How to Build Effective Relationships
With Your Elected Officials
As a pharmacist, the effectiveness of your work often depends on the quality of your relationships with co-workers, staff, patients, and others. The same is true for advocacy and grassroots work. If you decide to engage in pharmacy advocacy, your efforts will be more effective if you have relationships with elected officials in place prior to asking them to do something or asking them to understand your point of view on an issue. Simply put, strong, personal relationships are the best way to influence legislative decision-making. To help you get started in this process, here are some suggestions for building relationships with your elected officials and getting your voice heard.
Who Represents You?
The first step is simply finding out who your legislators are. Wherever you live, you and your district are represented by a U.S. Senator, U.S. House Representative, State Senator, and State Representative. (Note that you are also represented by local officials like aldermen and city council members, but the focus here is on Members of Congress and state legislators.). To find out who represents you at both the state and federal levels, simply go to the Take Action
page of this website and use the legislator search engine.
Introductory Letter or Email
Consider sending a brief introductory letter to your elected officials that introduces you and your practice to them. Let them know that you are interested in health care and pharmacy issues, and that you would appreciate him/her making you aware of any bills or issues that affect pharmacy. Be sure to highlight any unique medication therapy management (MTM) services that you offer your patients.Remember that legislators are there to represent you, your interests, and your district, and a big part of their job is responding to their constituents.
You should look for or create opportunities to meet with your legislators in person. In person meetings are always best and are more memorable. You can try to meet with legislators in their capitol office or district office (if they have one), or you could invite them to meet for coffee when they are back in the district. Another option is introducing yourself at public events that the legislator is attending.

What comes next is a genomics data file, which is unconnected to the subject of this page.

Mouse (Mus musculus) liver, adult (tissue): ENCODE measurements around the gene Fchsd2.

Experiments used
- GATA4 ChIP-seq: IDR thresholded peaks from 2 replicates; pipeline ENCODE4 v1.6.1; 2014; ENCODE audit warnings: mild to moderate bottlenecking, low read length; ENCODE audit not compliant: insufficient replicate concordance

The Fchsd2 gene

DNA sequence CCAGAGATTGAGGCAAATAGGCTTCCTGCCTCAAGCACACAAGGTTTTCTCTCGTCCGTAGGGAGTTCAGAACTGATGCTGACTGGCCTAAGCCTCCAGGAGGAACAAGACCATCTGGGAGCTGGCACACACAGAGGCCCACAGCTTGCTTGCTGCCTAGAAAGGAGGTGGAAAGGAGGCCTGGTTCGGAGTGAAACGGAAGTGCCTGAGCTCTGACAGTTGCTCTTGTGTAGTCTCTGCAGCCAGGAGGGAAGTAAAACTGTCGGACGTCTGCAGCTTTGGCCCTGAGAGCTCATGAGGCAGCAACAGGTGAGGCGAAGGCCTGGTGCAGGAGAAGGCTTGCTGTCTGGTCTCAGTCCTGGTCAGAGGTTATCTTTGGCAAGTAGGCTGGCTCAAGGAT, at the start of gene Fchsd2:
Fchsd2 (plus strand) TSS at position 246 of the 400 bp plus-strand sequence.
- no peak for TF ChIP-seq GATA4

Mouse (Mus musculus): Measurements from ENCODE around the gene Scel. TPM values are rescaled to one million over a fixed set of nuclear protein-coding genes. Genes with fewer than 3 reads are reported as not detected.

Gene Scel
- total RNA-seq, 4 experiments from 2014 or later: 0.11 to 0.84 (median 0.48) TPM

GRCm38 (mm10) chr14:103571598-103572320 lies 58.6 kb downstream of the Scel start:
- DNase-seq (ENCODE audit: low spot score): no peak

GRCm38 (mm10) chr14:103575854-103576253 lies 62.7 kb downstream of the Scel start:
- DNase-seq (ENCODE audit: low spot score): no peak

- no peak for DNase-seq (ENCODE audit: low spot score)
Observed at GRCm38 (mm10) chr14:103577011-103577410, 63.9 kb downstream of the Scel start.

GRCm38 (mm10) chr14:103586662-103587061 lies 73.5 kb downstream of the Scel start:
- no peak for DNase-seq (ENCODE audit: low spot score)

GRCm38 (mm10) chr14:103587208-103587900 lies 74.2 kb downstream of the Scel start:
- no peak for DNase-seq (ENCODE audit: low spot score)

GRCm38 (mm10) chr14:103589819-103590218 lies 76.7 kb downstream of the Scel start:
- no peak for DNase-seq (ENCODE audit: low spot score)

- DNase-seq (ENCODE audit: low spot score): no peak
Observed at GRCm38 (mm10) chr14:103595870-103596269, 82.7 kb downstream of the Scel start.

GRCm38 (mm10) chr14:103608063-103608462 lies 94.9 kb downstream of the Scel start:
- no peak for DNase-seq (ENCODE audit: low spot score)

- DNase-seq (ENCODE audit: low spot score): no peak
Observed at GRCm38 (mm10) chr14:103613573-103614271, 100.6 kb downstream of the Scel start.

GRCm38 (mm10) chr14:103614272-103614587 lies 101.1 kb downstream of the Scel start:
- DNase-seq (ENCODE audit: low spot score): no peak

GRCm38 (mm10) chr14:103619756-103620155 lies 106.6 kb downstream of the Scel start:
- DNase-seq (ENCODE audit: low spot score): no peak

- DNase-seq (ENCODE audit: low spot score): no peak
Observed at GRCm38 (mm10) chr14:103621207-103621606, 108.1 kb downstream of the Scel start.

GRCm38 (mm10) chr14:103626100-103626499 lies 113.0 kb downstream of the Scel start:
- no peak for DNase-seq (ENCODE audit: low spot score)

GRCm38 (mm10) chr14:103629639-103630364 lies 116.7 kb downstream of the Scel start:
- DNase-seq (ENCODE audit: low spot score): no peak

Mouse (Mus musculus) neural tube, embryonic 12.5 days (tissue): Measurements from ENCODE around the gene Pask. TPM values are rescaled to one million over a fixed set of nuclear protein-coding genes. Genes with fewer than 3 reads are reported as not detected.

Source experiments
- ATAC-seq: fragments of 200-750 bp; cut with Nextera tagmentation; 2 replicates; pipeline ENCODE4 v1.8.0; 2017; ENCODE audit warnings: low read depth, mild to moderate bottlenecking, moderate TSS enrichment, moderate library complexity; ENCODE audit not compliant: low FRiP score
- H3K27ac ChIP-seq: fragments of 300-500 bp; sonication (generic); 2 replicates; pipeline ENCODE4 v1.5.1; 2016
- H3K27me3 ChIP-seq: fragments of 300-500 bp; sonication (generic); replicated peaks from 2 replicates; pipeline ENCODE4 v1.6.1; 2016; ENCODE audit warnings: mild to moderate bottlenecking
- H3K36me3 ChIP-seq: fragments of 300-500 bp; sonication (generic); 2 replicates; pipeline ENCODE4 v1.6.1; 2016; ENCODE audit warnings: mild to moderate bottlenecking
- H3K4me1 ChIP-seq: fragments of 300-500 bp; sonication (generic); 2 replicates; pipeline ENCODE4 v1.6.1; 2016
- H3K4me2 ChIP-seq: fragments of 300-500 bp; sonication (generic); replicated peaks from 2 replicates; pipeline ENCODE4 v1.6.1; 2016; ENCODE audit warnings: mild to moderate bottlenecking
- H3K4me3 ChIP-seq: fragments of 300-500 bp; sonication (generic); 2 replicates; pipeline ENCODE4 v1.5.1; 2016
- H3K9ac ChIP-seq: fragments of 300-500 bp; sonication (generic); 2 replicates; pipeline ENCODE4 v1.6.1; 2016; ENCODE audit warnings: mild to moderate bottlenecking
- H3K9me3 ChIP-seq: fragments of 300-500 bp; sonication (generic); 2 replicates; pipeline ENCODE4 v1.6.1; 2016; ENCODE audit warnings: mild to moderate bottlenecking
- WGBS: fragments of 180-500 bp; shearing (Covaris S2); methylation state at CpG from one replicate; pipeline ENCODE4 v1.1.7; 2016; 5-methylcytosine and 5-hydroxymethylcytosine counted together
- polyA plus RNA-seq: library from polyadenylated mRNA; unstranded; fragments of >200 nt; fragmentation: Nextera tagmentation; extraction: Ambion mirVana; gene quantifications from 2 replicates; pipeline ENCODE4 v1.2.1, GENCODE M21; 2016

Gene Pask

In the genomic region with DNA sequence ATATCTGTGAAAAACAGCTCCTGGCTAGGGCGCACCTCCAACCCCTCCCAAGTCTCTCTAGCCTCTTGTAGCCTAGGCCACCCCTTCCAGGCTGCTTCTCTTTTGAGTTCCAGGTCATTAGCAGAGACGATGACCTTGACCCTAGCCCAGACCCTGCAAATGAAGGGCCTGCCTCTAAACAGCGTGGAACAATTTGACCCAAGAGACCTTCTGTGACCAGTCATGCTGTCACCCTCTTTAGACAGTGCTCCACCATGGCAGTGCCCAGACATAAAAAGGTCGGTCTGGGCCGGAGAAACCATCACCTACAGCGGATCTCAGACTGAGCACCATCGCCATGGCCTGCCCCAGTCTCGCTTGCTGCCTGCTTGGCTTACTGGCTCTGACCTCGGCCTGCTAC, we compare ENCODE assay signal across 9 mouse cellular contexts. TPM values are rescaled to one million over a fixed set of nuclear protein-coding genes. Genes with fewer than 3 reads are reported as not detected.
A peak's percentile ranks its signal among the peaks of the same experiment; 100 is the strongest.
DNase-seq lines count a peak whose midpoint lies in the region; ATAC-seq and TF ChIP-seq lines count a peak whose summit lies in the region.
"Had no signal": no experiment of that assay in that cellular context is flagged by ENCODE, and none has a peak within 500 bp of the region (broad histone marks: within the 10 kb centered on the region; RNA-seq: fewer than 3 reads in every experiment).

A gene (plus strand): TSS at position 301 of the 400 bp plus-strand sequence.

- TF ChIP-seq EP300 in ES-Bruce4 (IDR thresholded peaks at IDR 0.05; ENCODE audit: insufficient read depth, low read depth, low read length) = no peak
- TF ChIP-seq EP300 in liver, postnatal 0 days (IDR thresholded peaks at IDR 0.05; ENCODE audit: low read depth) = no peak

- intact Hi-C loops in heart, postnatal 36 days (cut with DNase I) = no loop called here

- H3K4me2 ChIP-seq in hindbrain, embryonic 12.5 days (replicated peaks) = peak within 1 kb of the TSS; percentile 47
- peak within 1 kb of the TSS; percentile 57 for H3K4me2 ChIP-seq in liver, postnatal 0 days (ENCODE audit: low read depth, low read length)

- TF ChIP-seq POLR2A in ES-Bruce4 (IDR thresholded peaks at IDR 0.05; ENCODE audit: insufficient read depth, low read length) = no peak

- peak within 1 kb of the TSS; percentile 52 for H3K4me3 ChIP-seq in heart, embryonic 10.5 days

Tour of Your Practice Site
Consider inviting your legislator to tour your pharmacy or practice site. Visits like this are great opportunities to introduce yourself to the legislator and educate them on how an independent pharmacy works, who your customers are, and the issues you are facing. It is also a unique opportunity for you to show how pharmacists are an integrated member of the healthcare team and evidence how pharmacy is much more than just dispensing medications.
State and National Pharmacy Associations
If you are a member of your state pharmacy association and/or a member of a national pharmacy organization like NCPA, they can be helpful with things like setting up meetings with legislators and (for discussion purposes with your legislators) providing you with a list of key issues or bills that they are working on in your state. Be sure to make these pharmacy associations aware of your interactions with legislators and pass along any noteworthy comments or view points that your legislator shared with you.
Day at the Capitol
Most state pharmacy associations host legislative events every year like Pharmacy Day at the Capitol. These events are great opportunities for you to build relationships with elected officials and discuss issues/bills affecting pharmacy. Events like this also reinforce that you, the state pharmacy association, and pharmacists in the state are active on legislative issues and a voting block that legislators need to pay attention to.
Position Yourself as Resource
Legislators and their staff literally deal with hundreds of bills and issues every legislative session. Given the sheer number of issues that they work on, it is next to impossible for them to be experts on more than a small number of those bills. You can help by positioning yourself as a resource for them on pharmacy, medication, and reimbursement issues. Nobody knows pharmacy better than the providers who practice it, so that puts you in a unique position to offer insight, explanations, and technical information on pharmacy and many healthcare issues.
If you want to support your elected officials you could also consider supporting them through campaign contributions and/or volunteering to help his/her campaign.
Still Have Questions?
Download a Building Relationships Roadmap
here. Check out our Advocacy Toolkit
for more resources on how to get started, and don't hesitate to contact us
with specific questions.
Back to the Advocacy Toolkit
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